Cleantech needs more entrepreneurial talent.  It needs more senior business leadership.  It needs the IT community.  And, based upon the number of IT industry refugees I do see entering the sector, it does seem that there could be a lot of interesting ways for IT execs to tackle big problems and big business opportunities in cleantech.  If the two communities would just talk more, maybe it would happen more often.

I'm not sure how much of what I saw that day is really reflective of a community schism just here in Boston.  I have the impression there's more crosspollination between the cleantech and IT sectors in California, but I would welcome comments from folks there and in other regions as to whether they're seeing the same thing or not.

Q3: Behind the ugly numbers

Rob Day: November 1, 2010, 1:52 PM

The kind folks at Ernst & Young sent over their Q3 cleantech venture deal data this morning.  You've probably already seen the headlines, but suffice to say they've confirmed what many have been saying, that Q3 was a pretty big pullback quarter.  They tallied a 55% decline in deal dollars versus Q3 2009, and not only were deals getting smaller on average, but the total number of deals was also down 22%.

Can't say this was a surprise.  As we've been talking about for a while, it's seemed that the deal and dollar totals this year and last have been somewhat propped up by insider rounds.  And also, VCs are themselves running out of money, and it's a brutal time to be fundraising from LPs.  If the VCs don't have money, they have to pull back their check writing.  Plus, it could always be just a temporary thing -- Q1 and Q2 2009 were even lower quarters than this last one, in the E&Y data, and the sector bounced back from that.

But by and large, pretty ugly numbers.  

Thought I'd do a quick dive into the actual data and see what might be of particular interest underneath all that.

By far my biggest takeaway is that this was an across-the-board pullback.  It wasn't due to one stage of deal, or one subcategory, falling off the table.  

There are degrees of emphasis,of course -- First Round and Second Round deal counts have declined this year while Seed Round and Later Stage deals have kept pretty steady.  But across all stages, average deal sizes are slightly down this year versus where they've been in previous years.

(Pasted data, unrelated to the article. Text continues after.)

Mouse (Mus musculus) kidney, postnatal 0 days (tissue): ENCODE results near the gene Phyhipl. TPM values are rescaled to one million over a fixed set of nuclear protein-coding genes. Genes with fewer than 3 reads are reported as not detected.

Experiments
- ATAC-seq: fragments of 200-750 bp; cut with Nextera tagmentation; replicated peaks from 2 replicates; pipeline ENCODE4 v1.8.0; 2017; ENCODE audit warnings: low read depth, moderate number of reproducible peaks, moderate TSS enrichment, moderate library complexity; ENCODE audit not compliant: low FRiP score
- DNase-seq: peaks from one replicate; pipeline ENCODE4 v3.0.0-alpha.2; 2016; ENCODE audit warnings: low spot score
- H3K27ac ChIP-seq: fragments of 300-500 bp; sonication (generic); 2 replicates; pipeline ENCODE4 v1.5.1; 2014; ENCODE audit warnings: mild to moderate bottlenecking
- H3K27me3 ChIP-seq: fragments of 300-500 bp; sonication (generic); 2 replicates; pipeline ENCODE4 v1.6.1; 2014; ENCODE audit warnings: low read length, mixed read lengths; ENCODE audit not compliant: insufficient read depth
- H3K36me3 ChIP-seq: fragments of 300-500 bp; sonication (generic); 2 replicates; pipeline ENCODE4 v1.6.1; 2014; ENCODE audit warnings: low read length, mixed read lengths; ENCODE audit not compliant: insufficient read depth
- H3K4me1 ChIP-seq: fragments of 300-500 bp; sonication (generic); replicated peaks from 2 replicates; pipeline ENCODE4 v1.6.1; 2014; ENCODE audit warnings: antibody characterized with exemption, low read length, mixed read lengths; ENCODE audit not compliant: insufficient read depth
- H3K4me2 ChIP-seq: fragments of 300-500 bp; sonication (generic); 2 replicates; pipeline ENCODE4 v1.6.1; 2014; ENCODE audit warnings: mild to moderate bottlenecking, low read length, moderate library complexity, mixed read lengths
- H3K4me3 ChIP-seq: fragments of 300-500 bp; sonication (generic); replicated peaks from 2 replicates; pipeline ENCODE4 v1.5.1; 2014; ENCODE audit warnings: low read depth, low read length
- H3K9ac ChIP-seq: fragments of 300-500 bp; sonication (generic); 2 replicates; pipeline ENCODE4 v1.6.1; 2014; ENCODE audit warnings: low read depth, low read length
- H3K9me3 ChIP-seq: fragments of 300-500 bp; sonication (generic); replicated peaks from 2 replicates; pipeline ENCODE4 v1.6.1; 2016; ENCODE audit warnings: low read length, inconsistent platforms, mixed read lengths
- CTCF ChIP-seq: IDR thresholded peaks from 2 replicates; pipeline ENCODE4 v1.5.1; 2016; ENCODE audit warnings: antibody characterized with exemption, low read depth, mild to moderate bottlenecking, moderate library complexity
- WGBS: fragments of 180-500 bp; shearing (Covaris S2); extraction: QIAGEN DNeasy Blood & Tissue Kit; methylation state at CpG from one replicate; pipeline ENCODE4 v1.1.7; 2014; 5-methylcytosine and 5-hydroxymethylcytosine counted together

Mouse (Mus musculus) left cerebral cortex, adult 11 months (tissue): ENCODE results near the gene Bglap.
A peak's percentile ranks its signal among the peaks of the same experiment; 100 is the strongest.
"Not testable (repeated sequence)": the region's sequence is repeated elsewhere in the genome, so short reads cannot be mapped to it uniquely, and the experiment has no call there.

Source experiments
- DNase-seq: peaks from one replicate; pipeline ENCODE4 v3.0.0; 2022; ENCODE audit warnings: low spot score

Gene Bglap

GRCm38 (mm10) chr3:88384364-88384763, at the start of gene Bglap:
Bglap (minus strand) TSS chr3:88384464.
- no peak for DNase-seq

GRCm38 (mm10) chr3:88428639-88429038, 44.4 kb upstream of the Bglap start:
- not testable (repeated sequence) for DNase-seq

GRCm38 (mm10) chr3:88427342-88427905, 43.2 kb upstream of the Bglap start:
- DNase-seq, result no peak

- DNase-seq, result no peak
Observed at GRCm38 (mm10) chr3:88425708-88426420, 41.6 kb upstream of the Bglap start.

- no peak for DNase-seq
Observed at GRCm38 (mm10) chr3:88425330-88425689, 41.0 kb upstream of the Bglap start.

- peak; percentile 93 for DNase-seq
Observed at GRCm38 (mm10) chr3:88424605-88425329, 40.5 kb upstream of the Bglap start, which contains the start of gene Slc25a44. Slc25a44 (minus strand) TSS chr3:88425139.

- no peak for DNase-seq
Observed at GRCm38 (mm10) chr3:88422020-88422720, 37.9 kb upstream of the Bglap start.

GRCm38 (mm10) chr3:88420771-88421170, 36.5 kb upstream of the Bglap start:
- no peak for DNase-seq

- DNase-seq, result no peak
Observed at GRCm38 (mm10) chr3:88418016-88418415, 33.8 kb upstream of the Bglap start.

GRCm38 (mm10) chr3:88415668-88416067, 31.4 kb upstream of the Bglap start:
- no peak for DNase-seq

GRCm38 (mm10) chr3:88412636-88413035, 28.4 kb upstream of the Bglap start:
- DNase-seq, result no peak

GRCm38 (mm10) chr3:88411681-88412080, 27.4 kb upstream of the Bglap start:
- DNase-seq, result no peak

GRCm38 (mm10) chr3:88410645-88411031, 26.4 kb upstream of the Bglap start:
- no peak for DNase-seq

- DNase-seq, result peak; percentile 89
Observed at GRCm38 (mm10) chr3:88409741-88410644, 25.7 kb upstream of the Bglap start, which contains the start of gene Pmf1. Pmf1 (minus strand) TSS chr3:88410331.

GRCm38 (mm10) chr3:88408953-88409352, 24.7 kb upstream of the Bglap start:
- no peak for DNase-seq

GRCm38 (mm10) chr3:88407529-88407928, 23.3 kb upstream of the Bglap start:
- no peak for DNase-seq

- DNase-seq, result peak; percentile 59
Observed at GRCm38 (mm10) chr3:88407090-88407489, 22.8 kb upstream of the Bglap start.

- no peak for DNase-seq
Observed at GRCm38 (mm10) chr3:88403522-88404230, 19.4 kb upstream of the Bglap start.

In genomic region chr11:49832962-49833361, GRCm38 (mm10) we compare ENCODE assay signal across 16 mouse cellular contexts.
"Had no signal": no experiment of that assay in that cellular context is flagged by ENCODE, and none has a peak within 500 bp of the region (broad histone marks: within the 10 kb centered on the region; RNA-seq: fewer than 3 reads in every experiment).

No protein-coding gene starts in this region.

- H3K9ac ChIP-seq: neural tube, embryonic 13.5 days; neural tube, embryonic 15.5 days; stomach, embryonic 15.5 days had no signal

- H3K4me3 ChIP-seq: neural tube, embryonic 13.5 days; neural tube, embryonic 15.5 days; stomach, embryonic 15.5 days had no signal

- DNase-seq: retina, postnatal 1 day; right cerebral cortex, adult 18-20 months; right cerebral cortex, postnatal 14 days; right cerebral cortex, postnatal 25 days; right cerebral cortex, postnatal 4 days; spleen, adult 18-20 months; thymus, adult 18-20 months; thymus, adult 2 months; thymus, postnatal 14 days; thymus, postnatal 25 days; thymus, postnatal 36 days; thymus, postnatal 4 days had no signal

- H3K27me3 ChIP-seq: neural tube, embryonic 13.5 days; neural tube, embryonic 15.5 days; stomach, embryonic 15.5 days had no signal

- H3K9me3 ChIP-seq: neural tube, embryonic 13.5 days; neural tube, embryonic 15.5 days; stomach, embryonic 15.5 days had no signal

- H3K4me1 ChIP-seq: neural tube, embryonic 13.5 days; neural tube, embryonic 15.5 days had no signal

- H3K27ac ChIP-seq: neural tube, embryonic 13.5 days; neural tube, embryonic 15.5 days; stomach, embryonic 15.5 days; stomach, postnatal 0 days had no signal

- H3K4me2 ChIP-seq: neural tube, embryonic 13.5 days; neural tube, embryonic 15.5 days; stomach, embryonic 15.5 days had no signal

More than just the one quarter's bad news, what's interesting to me is that I see evidence of an ever-increasing shift by investors toward later-stage deals and away from first round investments.  But that's not what drove an overall down Q3, of course, since later stage rounds are typically bigger than earlier stage rounds.  If anything, the longer term trend toward later stage investing probably buffered even worse sector-wide dynamics.

But also in the sectoral breakdown there wasn't any huge shift either.  No big anti-solar movement is evidenced (yet), nor any anti-biofuels shift.  In fact, the area that saw any decline of significance so far this year is "power and efficiency management services".  And that's only because Q4 2009 was such a crowded quarter for such deals (17, versus 10 in the latest quarter).

To me, this is pretty suspicious.  Not in that it undermines the E&Y data in any way.  But that it tells me a lot of investments are still being directed toward existing portfolio companies and not new rounds.  After all, it's pretty clear anecdotally that investors are shifting their sectoral interests, away from solar and biofuels and transportation, and toward energy efficiency and batteries.  If the deal counts aren't showing evidence of this, my educated guess is that it's because true new deals are few and far between, and the deal counts continue to be dominated by insider rounds and other insider-heavy rounds.  This fits with the "first round" decline illustrated above.  Either that, or everyone is blatantly lying about what they're interested in right now.  But my guess is that investors are hunkered down, helping their existing companies, and hoping for some exits so they can go out and tell LPs they've figured this sector out.

The cleantech venture sector is basically still just digesting the deals that were done in 2007-2008.  That, and the fact that the economy continues to be stagnant and VCs continue to be low on dry powder, means unfortunately that things will probably continue to be pretty moribund in US cleantech venture capital going forward... In this environment, bringing new investors into a company (whether for the first round, or for later rounds) should be considered a pretty big victory.

PS: If you've read this far, you might enjoy looking back at what CI readers predicted would happen during the first three quarters of 2010.  By and large, readers were spot-on.  At least as a group... Thanks again to everyone who participated in that survey.